Document Detail

Quantitative analysis of cellular inflammation after traumatic spinal cord injury: evidence for a multiphasic inflammatory response in the acute to chronic environment.
MedLine Citation:
PMID:  20085927     Owner:  NLM     Status:  MEDLINE    
Traumatic injury to the central nervous system results in the disruption of the blood brain/spinal barrier, followed by the invasion of cells and other components of the immune system that can aggravate injury and affect subsequent repair and regeneration. Although studies of chronic neuroinflammation in the injured spinal cord of animals are clinically relevant to most patients living with traumatic injury to the brain or spinal cord, very little is known about chronic neuroinflammation, though several studies have tested the role of neuroinflammation in the acute period after injury. The present study characterizes a novel cell preparation method that assesses, quickly and effectively, the changes in the principal immune cell types by flow cytometry in the injured spinal cord, daily for the first 10 days and periodically up to 180 days after spinal cord injury. These data quantitatively demonstrate a novel time-dependent multiphasic response of cellular inflammation in the spinal cord after spinal cord injury and are verified by quantitative stereology of immunolabelled spinal cord sections at selected time points. The early phase of cellular inflammation is comprised principally of neutrophils (peaking 1 day post-injury), macrophages/microglia (peaking 7 days post-injury) and T cells (peaking 9 days post-injury). The late phase of cellular inflammation was detected after 14 days post-injury, peaked after 60 days post-injury and remained detectable throughout 180 days post-injury for all three cell types. Furthermore, the late phase of cellular inflammation (14-180 days post-injury) did not coincide with either further improvements, or new decrements, in open-field locomotor function after spinal cord injury. However, blockade of chemoattractant C5a-mediated inflammation after 14 days post-injury reduced locomotor recovery and myelination in the injured spinal cord, suggesting that the late inflammatory response serves a reparative function. Together, these data provide new insight into cellular inflammation of spinal cord injury and identify a surprising and extended multiphasic response of cellular inflammation. Understanding the role of this multiphasic response in the pathophysiology of spinal cord injury could be critical for the design and implementation of rational therapeutic treatment strategies, including both cell-based and pharmacological interventions.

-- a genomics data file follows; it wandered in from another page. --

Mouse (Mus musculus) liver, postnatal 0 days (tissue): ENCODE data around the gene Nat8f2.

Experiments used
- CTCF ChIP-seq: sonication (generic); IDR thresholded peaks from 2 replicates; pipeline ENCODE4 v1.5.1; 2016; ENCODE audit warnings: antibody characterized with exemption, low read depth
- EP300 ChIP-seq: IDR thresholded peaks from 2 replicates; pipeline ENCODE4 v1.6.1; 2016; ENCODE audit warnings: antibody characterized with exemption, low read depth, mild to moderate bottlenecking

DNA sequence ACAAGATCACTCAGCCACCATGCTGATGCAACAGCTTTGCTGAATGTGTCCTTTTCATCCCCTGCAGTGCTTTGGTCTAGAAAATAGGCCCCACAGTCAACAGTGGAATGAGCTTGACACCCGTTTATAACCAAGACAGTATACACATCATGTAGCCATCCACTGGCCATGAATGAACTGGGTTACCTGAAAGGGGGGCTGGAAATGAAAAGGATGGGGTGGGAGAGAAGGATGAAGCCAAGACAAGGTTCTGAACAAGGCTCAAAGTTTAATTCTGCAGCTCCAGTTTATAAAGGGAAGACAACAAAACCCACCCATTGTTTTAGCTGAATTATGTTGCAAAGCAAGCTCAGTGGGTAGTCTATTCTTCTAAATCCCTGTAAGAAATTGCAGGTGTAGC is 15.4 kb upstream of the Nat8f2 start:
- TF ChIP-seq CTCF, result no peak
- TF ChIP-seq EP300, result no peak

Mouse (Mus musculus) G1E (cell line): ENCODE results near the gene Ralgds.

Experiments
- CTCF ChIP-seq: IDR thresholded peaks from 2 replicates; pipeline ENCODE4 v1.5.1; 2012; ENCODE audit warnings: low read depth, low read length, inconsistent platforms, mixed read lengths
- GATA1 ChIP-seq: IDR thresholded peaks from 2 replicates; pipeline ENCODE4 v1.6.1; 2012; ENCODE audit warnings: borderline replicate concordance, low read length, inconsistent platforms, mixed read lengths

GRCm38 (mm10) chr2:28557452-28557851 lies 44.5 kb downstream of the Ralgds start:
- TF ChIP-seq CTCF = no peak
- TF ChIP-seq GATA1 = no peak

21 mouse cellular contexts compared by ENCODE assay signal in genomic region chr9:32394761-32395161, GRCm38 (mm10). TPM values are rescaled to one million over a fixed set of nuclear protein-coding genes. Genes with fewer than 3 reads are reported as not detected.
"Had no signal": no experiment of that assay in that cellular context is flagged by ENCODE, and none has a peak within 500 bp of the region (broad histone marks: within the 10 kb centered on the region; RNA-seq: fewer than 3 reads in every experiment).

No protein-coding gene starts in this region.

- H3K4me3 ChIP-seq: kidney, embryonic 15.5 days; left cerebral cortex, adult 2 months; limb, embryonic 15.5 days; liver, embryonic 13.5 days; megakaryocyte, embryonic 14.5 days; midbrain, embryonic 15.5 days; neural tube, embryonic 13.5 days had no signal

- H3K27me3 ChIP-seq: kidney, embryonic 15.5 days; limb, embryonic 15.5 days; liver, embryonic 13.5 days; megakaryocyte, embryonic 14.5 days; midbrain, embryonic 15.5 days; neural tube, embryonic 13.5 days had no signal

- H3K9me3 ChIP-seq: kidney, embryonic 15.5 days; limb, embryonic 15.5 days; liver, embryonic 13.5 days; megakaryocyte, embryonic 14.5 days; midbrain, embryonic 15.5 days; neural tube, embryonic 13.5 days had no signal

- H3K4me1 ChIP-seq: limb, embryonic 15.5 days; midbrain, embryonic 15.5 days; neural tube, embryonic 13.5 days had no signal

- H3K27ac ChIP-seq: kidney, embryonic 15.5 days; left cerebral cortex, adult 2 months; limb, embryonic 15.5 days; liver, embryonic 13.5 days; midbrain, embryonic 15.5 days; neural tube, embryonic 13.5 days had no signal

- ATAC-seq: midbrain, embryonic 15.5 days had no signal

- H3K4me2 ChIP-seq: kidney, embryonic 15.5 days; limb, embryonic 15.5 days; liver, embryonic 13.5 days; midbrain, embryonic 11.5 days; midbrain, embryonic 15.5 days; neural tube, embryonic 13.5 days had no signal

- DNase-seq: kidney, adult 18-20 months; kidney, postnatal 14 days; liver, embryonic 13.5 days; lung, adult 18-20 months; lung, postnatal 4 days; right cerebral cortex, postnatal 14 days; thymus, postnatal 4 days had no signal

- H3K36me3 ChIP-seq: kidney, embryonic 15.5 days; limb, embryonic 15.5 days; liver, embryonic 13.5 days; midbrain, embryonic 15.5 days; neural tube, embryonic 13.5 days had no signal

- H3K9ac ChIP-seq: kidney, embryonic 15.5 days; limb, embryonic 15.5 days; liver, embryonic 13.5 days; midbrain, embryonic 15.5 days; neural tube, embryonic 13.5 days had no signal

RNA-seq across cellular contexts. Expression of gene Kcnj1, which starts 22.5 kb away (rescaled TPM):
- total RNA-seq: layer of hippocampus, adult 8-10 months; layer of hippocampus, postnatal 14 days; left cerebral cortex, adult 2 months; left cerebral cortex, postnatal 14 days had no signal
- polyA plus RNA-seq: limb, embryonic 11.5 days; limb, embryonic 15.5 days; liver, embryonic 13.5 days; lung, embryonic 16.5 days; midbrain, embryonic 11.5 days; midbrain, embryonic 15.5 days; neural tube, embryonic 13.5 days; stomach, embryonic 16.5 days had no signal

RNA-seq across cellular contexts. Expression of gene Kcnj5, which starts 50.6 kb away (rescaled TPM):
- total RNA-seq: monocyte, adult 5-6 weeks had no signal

Kevin D Beck; Hal X Nguyen; Manuel D Galvan; Desirée L Salazar; Trent M Woodruff; Aileen J Anderson
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Publication Detail:
Type:  Comparative Study; Journal Article; Research Support, N.I.H., Extramural; Research Support, Non-U.S. Gov't; Research Support, U.S. Gov't, Non-P.H.S.     Date:  2010-01-19
Journal Detail:
Title:  Brain : a journal of neurology     Volume:  133     ISSN:  1460-2156     ISO Abbreviation:  Brain     Publication Date:  2010 Feb 
Date Detail:
Created Date:  2010-02-17     Completed Date:  2010-03-16     Revised Date:  2013-03-14    
Medline Journal Info:
Nlm Unique ID:  0372537     Medline TA:  Brain     Country:  England    
Other Details:
Languages:  eng     Pagination:  433-47     Citation Subset:  AIM; IM    
Anatomy and Neurobiology, University of California, Irvine, CA 92697-4292, USA.
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MeSH Terms
Acute Disease
Chronic Disease
Evaluation Studies as Topic*
Inflammation / metabolism,  pathology
Inflammation Mediators / antagonists & inhibitors,  physiology*
Macrophages / drug effects,  pathology
Neutrophils / drug effects,  pathology
Peptides, Cyclic / pharmacology
Rats, Sprague-Dawley
Receptor, Anaphylatoxin C5a / antagonists & inhibitors,  physiology
Spinal Cord Injuries / metabolism,  pathology*
T-Lymphocytes / drug effects,  pathology
Thoracic Vertebrae / metabolism,  pathology*
Time Factors
Grant Support
Reg. No./Substance:
0/Inflammation Mediators; 0/Peptides, Cyclic; 0/Receptor, Anaphylatoxin C5a; 0/hydrocinnamate-cyclo(ornithyl-prolyl-cyclohexylalanyl-tryptophyl-arginyl)

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